On the other hand, studies have shown that only between 50 percent and 60 percent of patients who receive a statin prescription continue to take the medication after six months. Compliance falls to between 30 percent and 40 percent after two years in patients with coronary artery disease.
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Ultimately, since statin adherence is lowest among heart disease patients, in conducting the outcomes study with Medco, researchers are investigating whether carriers of KIF6, after knowing their genetic risk factor and therapeutic advantage, will stick to taking their statin drugs.
Payors have resisted reimbursing for certain pharmacogenetic tests, such as those for warfarin dosing, unconvinced by what they feel is scant clinical evidence confirming that such tests improve patient health and incur savings.
Although insurers will watch for the Celera/Medco study results with interest, it is not entirely clear what impact the data will have in improving reimbursement and driving adoption of the KIF6 test.
At a conference in August, an official from United Healthcare asked Felix Frueh, Medco's VP of research and development of personalized medicine, whether he thought Medco's outcome study on PGx-based warfarin dosing was going "to be the last word" on whether such testing is adopted. To that, Frueh responded it was very difficult to predict how the market would respond to Medco's findings.
The impact on adoption and reimbursement from Medco's studies will be better known once it has reported results from its studies looking at PGx testing prior to warfarin and tamoxifen administration. Medco's Chief Medical Officer Robert Epstein told Pharmacogenomics Reporer this week that Medco will release full results for both studies in the first quarter of 2010.
Ideally, if the Celera/Medco study shows that genetic risk data does improve adherence to taking statins, it could encourage more insurers to reimburse for the test. Inevitably, insurers will pay attention when the results of the 18-month study are announced.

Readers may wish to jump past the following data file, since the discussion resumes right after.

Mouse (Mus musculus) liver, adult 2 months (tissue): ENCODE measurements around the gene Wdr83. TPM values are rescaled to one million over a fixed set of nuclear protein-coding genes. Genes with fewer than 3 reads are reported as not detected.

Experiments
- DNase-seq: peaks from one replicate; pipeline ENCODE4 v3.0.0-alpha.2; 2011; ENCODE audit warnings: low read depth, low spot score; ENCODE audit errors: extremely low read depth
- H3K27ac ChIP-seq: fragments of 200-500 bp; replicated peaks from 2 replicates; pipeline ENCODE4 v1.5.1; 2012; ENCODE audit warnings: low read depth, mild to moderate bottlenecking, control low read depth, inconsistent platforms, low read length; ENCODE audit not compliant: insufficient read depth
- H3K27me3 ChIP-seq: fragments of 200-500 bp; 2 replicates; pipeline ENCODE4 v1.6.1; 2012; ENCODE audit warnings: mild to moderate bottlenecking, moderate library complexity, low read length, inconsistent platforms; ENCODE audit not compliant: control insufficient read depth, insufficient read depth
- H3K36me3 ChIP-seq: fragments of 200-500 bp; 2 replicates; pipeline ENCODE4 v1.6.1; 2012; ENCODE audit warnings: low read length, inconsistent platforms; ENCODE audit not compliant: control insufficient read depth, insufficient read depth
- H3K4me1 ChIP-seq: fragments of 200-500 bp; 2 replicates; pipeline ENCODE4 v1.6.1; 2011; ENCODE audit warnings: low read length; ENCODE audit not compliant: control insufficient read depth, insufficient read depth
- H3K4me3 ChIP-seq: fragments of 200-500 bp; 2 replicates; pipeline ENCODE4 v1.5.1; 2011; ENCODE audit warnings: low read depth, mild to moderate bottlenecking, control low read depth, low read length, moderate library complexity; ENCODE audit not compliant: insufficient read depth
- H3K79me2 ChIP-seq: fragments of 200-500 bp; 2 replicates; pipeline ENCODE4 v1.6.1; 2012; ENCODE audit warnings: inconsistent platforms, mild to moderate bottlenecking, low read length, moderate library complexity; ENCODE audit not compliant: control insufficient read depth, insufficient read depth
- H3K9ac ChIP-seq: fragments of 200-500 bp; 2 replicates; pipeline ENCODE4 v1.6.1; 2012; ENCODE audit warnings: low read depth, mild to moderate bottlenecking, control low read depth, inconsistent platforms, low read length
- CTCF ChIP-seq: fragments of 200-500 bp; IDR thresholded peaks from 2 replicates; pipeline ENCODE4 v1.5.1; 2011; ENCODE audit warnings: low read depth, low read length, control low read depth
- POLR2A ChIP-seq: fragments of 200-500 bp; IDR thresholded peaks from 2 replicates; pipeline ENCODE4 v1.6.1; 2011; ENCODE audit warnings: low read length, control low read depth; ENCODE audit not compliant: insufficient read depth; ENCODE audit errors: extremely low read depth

The fact that Celera is conducting a prospective, randomized trial may be particularly convincing for insurers.
Earlier this year, the Centers for Medicare & Medicaid Services said it would cover PGx-based warfarin dosing only for Medicare beneficiaries who are part of a prospectively designed, randomized-controlled trial showing pharmacogenomics-guided dosing strategies improve health outcomes over standard dosing methods [see PGx Reporter 05-06-2009].
At the time, many observers noted that an RCT-design was not appropriate to answer the question of whether warfarin testing improves patient outcomes.
Medco's Frueh has previously said Medco's two observational studies looking at the clinical utility of pharmacogenetic testing prior to treating patients with the anticoagulant warfarin and oncologic tamoxifen may provide an alternative model to RCTs that is more suitable for assessing the benefits of diagnostic tests [see PGx Reporter 08-19-2009].
However, the fact the Celera/Medco study is prospective and randomized in design may not be to simply appease insurers, even though if the study is successful, its design will be a favorable point with payors.
Celera maintains the study design was appropriate in the case of its KIF6 test.
"This is a research collaboration and the design was chosen to answer the adherence question," Speechly said.
Furthermore, Medco's Epstein said that the PBM has "a number of studies either underway or about to launch that are prospective in nature, some randomized and some not."